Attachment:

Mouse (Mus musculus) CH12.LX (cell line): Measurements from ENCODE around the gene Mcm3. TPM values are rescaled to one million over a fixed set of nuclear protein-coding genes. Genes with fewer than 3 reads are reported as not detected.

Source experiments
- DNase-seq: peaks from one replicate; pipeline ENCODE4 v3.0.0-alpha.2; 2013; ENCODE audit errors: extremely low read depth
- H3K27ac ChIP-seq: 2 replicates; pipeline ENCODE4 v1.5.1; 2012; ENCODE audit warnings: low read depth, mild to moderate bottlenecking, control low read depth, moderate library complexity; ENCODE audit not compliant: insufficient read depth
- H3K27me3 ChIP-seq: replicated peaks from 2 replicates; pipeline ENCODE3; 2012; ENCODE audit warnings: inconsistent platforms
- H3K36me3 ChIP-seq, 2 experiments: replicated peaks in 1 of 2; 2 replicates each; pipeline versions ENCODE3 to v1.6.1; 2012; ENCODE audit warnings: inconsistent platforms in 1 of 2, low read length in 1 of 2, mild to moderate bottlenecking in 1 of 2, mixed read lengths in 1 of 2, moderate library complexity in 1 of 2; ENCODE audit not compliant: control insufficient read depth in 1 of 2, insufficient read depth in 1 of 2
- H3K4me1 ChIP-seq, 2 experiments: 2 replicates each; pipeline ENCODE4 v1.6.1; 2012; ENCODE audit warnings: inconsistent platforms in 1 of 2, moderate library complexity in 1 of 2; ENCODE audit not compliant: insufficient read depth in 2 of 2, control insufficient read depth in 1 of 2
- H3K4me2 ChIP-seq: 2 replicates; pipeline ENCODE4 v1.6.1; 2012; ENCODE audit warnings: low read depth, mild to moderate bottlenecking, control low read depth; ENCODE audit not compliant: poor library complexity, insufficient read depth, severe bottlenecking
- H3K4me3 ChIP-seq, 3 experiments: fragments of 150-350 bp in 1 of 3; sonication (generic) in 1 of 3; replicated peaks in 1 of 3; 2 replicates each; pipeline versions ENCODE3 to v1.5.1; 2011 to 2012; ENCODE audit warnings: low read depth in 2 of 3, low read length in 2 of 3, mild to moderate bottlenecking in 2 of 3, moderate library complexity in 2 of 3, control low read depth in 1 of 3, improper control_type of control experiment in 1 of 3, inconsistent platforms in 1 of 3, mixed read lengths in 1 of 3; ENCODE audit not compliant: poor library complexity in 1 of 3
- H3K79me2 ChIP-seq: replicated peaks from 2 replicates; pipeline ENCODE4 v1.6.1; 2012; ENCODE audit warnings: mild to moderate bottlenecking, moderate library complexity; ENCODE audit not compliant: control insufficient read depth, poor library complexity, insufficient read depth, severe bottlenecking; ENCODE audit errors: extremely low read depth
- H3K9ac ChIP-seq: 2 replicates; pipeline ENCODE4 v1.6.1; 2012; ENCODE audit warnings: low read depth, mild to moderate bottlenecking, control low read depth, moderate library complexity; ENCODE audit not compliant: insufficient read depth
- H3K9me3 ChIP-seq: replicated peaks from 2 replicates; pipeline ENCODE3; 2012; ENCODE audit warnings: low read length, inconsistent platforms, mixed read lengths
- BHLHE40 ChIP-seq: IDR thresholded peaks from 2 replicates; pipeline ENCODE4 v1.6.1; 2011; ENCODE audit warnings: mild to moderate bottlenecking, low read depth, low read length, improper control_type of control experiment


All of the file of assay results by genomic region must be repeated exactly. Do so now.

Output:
Mouse (Mus musculus) CH12.LX (cell line): Measurements from ENCODE around the gene Mcm3. TPM values are rescaled to one million over a fixed set of nuclear protein-coding genes. Genes with fewer than 3 reads are reported as not detected.

Source experiments
- DNase-seq: peaks from one replicate; pipeline ENCODE4 v3.0.0-alpha.2; 2013; ENCODE audit errors: extremely low read depth
- H3K27ac ChIP-seq: 2 replicates; pipeline ENCODE4 v1.5.1; 2012; ENCODE audit warnings: low read depth, mild to moderate bottlenecking, control low read depth, moderate library complexity; ENCODE audit not compliant: insufficient read depth
- H3K27me3 ChIP-seq: replicated peaks from 2 replicates; pipeline ENCODE3; 2012; ENCODE audit warnings: inconsistent platforms
- H3K36me3 ChIP-seq, 2 experiments: replicated peaks in 1 of 2; 2 replicates each; pipeline versions ENCODE3 to v1.6.1; 2012; ENCODE audit warnings: inconsistent platforms in 1 of 2, low read length in 1 of 2, mild to moderate bottlenecking in 1 of 2, mixed read lengths in 1 of 2, moderate library complexity in 1 of 2; ENCODE audit not compliant: control insufficient read depth in 1 of 2, insufficient read depth in 1 of 2
- H3K4me1 ChIP-seq, 2 experiments: 2 replicates each; pipeline ENCODE4 v1.6.1; 2012; ENCODE audit warnings: inconsistent platforms in 1 of 2, moderate library complexity in 1 of 2; ENCODE audit not compliant: insufficient read depth in 2 of 2, control insufficient read depth in 1 of 2
- H3K4me2 ChIP-seq: 2 replicates; pipeline ENCODE4 v1.6.1; 2012; ENCODE audit warnings: low read depth, mild to moderate bottlenecking, control low read depth; ENCODE audit not compliant: poor library complexity, insufficient read depth, severe bottlenecking
- H3K4me3 ChIP-seq, 3 experiments: fragments of 150-350 bp in 1 of 3; sonication (generic) in 1 of 3; replicated peaks in 1 of 3; 2 replicates each; pipeline versions ENCODE3 to v1.5.1; 2011 to 2012; ENCODE audit warnings: low read depth in 2 of 3, low read length in 2 of 3, mild to moderate bottlenecking in 2 of 3, moderate library complexity in 2 of 3, control low read depth in 1 of 3, improper control_type of control experiment in 1 of 3, inconsistent platforms in 1 of 3, mixed read lengths in 1 of 3; ENCODE audit not compliant: poor library complexity in 1 of 3
- H3K79me2 ChIP-seq: replicated peaks from 2 replicates; pipeline ENCODE4 v1.6.1; 2012; ENCODE audit warnings: mild to moderate bottlenecking, moderate library complexity; ENCODE audit not compliant: control insufficient read depth, poor library complexity, insufficient read depth, severe bottlenecking; ENCODE audit errors: extremely low read depth
- H3K9ac ChIP-seq: 2 replicates; pipeline ENCODE4 v1.6.1; 2012; ENCODE audit warnings: low read depth, mild to moderate bottlenecking, control low read depth, moderate library complexity; ENCODE audit not compliant: insufficient read depth
- H3K9me3 ChIP-seq: replicated peaks from 2 replicates; pipeline ENCODE3; 2012; ENCODE audit warnings: low read length, inconsistent platforms, mixed read lengths
- BHLHE40 ChIP-seq: IDR thresholded peaks from 2 replicates; pipeline ENCODE4 v1.6.1; 2011; ENCODE audit warnings: mild to moderate bottlenecking, low read depth, low read length, improper control_type of control experiment